Haunted Voices is an exciting project. An anthology of Gothic short stories by a diverse array of local voices, it is an opportunity to explore the wealth of the Scottish storytelling tradition, as well as Scotland’s rich folklore. The editor has also prioritised giving a platform to marginalised voices, including members of the LGBTQ+ community and people of colour, which is commendable. And yet, Haunted Voices is not as powerful or, indeed, haunting an anthology as it could be.
Oral storytelling can be tricky to translate onto paper. Without the nuances of voice and tone, a lot of aspects fall flat when written down, particularly when one of the main goals of the storyteller is to convey tension and atmosphere. In some cases, the transcriptions actually work quite well – they aren’t necessarily haunting, but they do convey something perhaps equally important, the personality of the storyteller. Many of these stories are written with a buoyant, conversational air, often in Scots written dialect, and are enjoyable to follow. Other stories make no attempt to be scary exactly, but interpret ‘haunting’ in an innovative way – Gavin Inglis’ ‘Soulmates’ is an excellent example of this; rather than a traditionally Gothic, suspenseful atmosphere, it touched on the tragedy of everyday life while alluding to the legacy of Gothic in Edinburgh.
Elsewhere, the storytelling is lacking. Sometimes it’s a matter of writing, with certain parts being perhaps overly descriptive at what seem like irrelevant points. This is particularly distracting in some of the poems. In other stories, the plot lines waver – we begin linearly following one character, or one narrative, and then the author zooms out and drops us somewhere else, sometimes flat-out giving us the information instead of showing us the resolution. This prevents the building of tension or of a really robust story.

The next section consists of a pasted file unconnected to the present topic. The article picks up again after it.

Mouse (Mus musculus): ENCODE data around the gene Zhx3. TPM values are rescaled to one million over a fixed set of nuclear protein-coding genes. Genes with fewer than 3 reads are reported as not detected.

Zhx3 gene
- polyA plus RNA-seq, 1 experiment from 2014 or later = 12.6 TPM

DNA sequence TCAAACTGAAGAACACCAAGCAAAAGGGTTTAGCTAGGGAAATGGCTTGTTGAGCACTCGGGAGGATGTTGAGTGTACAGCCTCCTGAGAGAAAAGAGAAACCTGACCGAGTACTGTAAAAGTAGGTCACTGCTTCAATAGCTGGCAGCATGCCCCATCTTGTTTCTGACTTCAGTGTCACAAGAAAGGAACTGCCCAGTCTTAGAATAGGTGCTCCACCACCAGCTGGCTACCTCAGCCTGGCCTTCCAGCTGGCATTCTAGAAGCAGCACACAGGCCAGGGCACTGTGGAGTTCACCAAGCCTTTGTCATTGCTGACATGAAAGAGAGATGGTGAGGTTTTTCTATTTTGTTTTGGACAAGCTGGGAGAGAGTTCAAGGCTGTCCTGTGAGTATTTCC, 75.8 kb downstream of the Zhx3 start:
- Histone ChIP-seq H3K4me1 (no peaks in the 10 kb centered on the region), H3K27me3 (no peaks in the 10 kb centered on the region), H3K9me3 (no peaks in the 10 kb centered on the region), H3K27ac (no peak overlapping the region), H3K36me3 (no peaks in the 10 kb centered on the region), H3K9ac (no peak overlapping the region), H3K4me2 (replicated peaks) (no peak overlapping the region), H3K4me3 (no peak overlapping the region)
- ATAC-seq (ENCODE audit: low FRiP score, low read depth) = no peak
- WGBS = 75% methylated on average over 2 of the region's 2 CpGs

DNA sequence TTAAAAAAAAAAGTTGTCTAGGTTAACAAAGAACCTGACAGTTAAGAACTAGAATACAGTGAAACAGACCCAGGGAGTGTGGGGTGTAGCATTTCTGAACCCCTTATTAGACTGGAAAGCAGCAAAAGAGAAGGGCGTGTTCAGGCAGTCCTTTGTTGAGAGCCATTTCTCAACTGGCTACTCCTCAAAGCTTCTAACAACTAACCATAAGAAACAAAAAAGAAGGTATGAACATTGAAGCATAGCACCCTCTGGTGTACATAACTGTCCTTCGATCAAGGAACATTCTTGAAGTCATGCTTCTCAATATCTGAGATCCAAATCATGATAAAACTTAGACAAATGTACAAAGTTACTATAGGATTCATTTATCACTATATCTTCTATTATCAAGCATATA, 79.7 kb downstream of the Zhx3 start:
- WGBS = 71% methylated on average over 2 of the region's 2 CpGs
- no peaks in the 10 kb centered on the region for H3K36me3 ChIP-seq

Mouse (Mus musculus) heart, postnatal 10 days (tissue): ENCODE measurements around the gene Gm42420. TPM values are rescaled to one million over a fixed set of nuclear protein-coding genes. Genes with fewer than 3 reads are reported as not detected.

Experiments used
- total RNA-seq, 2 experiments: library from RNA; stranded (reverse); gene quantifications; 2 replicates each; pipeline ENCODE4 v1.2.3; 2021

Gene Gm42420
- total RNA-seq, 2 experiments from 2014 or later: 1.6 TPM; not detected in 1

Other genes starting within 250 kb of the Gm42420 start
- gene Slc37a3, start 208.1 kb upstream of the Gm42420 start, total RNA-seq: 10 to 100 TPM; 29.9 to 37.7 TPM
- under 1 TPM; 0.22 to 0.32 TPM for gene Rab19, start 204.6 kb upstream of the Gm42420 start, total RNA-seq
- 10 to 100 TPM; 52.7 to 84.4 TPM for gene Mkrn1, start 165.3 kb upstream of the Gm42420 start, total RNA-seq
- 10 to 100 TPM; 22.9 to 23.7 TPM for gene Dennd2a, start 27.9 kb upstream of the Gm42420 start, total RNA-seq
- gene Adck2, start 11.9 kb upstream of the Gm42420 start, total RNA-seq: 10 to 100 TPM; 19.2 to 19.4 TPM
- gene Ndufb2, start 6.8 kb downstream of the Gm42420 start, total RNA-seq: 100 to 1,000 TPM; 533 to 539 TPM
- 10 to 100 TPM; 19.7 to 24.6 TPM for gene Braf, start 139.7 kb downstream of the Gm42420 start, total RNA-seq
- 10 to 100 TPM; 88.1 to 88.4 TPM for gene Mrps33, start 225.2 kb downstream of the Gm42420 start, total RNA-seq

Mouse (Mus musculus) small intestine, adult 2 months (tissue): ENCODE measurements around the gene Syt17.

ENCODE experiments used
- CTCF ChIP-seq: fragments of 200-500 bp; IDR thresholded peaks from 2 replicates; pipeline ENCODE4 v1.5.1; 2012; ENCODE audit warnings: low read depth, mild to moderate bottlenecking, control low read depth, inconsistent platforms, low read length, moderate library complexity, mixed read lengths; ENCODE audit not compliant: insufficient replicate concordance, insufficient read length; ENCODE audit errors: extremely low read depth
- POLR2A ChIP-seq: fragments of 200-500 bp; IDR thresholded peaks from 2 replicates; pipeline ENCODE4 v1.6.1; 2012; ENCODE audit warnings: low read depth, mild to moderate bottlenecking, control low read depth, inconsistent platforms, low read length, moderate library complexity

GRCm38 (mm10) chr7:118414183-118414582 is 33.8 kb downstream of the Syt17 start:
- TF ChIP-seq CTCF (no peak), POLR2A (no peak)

It bears saying that in some cases, minor issues are largely expected for the medium. For example, some of the stories were actually told for a university archive, and transcribed in this way, so the tone wavers between the story and the academic setting. That isn’t a failing by the storyteller – it just doesn’t fit seamlessly into a storytelling anthology. Somewhat flat characterisation is also fair to find in a short story – there is simply no time to develop the full cast of characters, so some of the authors fall back on tropes such as the worried mother.
But there were still some gems in this book, particularly Paul Bristow’s ‘The Leerie’, a story about the fear of the dark set in the 1950s, and Kirsty Logan’s ‘The Keep’, an unusual and harrowing look at murder. It’s a shame that with some excellent stories intertwined with less successful ones, the anthology is not consistently as good as its best.
Image: Haunt Publishing.